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Subject: Structural support for mural panels

Structural support for mural panels

From: Niccolo Caldararo <caldararo>
Date: Monday, July 6, 1998
This is in response to Rhonda Wozniak on the subject of structural
support for mural panels.

This was a most important topic in our development of a treatment
proposal for The Rose by Jay DeFeo which Anne Rosenthal, I and Tony
Rockwell completed in 1995.  I researched the literature for
successful models of mounting systems and contacted (by letter or
phone) a number of people,  Anne and Tony also contacted numerous
people.  The main problem was that no one has had the funds to do a
comprehensive study of the durability of treatments, and few have
been able to do restudies of their own treatments to evaluate the
results.  This is a serious problem, such follow-up work should be
built into grants for conservation.

The short answer is that we received few responses, the most helpful
was from Marion Barclay at the National Gallery of Canada who had
applied a Hexcel panel to an oversize Resnick painting which
significant impasto.  She was able to report its condition to us
after more than 10 years of use.  Likewise, I had the luck to be at
the DeYoung and to have examined the Teotihuacan mural mounts (the
old system  of plaster and chicken wire) and the new one with
aluminum framework (see Leslie Bone's excellent article in Studies
v. 33 1988 for details).  You could contact Leslie to get an up to
date evaluation of the condition of the mounts now.  I have not seen
them for over two years but they looked in good condition then.  On
The Rose we used a composite system based on an airplane wing design
with plywood, epoxy and fiberglass and steel inset frame (described
in last years Painting Group's Postprints).  I went to great lengths
to find out the success and failure rates of every available system
for mounting, unfortunately all the conservation information was
anecdotal, the industrial data could be derived from journals like
Journal of Materials Science, Journal of Adhesion, etc.

I will report on this work in the future (when I have free time, ha,
ha), but I approached several granting agencies including the Kress
people for funding on durability of treatments and no one was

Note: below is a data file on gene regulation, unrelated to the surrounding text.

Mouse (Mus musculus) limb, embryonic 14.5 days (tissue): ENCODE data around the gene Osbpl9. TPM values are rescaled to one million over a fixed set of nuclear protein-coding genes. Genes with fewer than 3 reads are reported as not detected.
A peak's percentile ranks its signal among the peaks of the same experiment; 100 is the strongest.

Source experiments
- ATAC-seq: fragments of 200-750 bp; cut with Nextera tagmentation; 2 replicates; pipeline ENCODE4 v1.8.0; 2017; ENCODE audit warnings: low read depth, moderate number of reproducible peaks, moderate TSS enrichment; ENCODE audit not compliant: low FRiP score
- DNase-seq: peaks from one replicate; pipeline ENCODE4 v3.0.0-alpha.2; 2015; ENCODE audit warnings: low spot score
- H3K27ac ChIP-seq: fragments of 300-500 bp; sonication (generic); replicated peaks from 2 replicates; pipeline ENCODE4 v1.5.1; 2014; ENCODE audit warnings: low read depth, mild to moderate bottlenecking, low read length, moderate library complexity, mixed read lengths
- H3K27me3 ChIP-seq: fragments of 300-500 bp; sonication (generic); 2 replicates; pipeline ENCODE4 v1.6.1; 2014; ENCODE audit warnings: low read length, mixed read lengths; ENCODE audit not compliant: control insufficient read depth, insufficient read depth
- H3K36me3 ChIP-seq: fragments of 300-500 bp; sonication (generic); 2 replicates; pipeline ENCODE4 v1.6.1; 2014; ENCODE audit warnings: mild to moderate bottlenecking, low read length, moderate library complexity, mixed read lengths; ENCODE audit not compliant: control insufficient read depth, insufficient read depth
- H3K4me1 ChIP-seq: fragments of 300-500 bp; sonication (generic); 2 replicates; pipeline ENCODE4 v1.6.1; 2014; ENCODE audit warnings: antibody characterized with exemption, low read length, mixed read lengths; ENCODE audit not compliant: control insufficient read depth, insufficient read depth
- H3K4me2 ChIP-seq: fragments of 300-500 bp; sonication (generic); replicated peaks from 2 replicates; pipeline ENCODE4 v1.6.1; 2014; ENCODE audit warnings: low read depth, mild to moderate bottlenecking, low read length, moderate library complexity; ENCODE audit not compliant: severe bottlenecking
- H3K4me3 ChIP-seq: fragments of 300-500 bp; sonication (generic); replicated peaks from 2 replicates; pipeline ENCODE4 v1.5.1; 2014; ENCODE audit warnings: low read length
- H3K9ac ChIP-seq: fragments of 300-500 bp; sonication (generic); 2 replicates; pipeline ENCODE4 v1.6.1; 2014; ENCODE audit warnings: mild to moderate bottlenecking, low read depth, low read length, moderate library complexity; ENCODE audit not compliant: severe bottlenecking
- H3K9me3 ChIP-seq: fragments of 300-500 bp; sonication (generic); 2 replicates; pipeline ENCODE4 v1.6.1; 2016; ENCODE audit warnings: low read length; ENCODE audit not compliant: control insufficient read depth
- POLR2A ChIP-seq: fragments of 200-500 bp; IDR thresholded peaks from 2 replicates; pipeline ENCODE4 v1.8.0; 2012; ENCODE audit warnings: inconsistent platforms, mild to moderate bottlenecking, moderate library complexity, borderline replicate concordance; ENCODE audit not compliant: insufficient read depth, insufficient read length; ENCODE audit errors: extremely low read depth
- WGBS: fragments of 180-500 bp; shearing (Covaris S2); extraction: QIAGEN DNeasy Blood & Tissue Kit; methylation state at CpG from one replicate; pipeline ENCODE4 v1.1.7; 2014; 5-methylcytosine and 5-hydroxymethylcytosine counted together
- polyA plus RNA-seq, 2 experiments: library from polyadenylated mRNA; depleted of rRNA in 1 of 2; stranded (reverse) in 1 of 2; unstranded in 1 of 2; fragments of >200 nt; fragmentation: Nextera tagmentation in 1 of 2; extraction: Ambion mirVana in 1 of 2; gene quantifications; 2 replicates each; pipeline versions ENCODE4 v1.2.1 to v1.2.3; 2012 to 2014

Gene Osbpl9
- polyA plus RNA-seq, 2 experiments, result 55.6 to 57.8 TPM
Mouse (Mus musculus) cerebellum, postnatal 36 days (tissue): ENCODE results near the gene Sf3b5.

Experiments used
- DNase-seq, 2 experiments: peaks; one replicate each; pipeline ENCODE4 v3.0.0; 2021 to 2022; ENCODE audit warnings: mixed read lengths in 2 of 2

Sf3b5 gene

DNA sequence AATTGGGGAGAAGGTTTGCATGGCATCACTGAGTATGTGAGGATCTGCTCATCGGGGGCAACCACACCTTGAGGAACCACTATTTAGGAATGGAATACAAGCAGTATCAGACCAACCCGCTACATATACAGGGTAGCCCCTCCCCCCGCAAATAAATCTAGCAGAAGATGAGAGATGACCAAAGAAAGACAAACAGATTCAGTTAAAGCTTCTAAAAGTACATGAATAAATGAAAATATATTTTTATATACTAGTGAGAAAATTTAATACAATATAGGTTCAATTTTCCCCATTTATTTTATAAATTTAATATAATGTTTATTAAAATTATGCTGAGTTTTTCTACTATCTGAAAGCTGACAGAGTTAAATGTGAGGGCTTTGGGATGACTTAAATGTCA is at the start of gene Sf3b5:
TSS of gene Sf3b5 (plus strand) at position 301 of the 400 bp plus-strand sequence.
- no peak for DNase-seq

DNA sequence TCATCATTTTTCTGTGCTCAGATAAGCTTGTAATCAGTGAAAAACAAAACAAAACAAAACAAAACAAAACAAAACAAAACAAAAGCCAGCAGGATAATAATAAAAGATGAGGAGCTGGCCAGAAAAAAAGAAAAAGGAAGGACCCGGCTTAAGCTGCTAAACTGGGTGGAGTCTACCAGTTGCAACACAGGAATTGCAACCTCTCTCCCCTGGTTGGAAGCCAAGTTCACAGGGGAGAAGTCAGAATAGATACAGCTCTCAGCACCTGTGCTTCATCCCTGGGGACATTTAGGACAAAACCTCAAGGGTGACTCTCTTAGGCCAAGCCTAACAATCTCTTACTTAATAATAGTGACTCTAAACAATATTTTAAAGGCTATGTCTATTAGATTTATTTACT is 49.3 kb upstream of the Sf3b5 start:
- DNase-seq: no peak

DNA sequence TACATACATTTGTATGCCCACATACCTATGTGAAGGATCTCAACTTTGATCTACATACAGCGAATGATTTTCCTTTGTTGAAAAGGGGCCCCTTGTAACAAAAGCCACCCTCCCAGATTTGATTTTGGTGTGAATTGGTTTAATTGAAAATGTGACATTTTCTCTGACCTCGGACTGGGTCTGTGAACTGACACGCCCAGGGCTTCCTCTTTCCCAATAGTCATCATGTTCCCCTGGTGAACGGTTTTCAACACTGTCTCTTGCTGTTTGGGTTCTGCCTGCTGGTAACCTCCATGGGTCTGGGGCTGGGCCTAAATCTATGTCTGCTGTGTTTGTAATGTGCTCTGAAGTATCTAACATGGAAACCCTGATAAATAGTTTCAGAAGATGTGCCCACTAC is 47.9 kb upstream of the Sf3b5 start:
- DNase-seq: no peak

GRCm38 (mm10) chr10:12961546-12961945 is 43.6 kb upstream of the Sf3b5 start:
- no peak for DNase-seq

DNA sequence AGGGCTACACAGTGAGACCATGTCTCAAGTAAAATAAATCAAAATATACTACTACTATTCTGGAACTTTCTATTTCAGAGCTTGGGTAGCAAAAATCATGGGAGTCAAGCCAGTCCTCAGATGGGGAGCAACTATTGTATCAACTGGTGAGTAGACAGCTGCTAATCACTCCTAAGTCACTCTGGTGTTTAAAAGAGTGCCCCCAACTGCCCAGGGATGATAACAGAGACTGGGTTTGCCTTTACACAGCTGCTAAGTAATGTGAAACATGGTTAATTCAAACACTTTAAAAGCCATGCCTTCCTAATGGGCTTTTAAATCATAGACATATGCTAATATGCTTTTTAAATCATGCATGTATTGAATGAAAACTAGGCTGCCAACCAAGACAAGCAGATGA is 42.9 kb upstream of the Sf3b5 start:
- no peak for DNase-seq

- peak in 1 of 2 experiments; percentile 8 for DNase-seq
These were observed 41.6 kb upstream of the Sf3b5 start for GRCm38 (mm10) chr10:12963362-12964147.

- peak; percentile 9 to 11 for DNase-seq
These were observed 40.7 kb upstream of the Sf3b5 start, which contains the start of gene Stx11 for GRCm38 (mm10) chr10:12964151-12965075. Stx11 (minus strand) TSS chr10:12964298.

interested.  They all are "fully engaged" in funding training and
treatment as if we know what methods are most successful.  We are
teaching methods which are as yet unsupported by scientific studies
as to their durability and funding more of such treatments. David
Erhard's study of Wolper's methods is a case in point, David showed
in his experiments that the materials left insoluble films on the
paintings, but rather than this resulting in funding of studies of
paintings treated with these materials to verify David's findings
with numerous practitioners, the issue has been ignored.  This is
not how the field can advance.

I am just glad to see that Margaret Holben Ellis is researching the
cost of treatments (request in last DistList post) at least that is
a first step to understanding the cost/benefit of certain
treatments: that is, how acceptable a treatment is is only one
factor and should be balanced by data on how long it lasted before
needing retreatment, did it cause more damage?

If you have other questions, either email me Caldararo [at] AOL__com or
call at 415-453-9064.

Niccolo Caldararo
Director and Chief Conservator
Conservation Art Service

                                  ***
                  Conservation DistList Instance 12:9
                  Distributed: Thursday, July 9, 1998
                        Message Id: cdl-12-9-009
                                  ***
Received on Monday, 6 July, 1998

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